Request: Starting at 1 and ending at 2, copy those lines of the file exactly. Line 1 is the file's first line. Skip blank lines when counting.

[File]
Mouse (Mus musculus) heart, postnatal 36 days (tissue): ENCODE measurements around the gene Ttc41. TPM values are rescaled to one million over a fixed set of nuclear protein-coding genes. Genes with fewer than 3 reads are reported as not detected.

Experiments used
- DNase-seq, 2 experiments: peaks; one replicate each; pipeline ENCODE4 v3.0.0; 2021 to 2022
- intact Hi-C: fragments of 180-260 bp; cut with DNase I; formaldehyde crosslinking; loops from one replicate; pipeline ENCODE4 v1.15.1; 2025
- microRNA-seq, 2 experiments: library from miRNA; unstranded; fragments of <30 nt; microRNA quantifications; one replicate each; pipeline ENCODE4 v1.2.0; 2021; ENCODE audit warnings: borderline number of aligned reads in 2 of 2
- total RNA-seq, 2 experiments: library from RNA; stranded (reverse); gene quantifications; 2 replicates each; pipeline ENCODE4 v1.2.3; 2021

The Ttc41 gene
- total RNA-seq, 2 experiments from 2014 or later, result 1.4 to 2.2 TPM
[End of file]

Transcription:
Mouse (Mus musculus) heart, postnatal 36 days (tissue): ENCODE measurements around the gene Ttc41. TPM values are rescaled to one million over a fixed set of nuclear protein-coding genes. Genes with fewer than 3 reads are reported as not detected.

Experiments used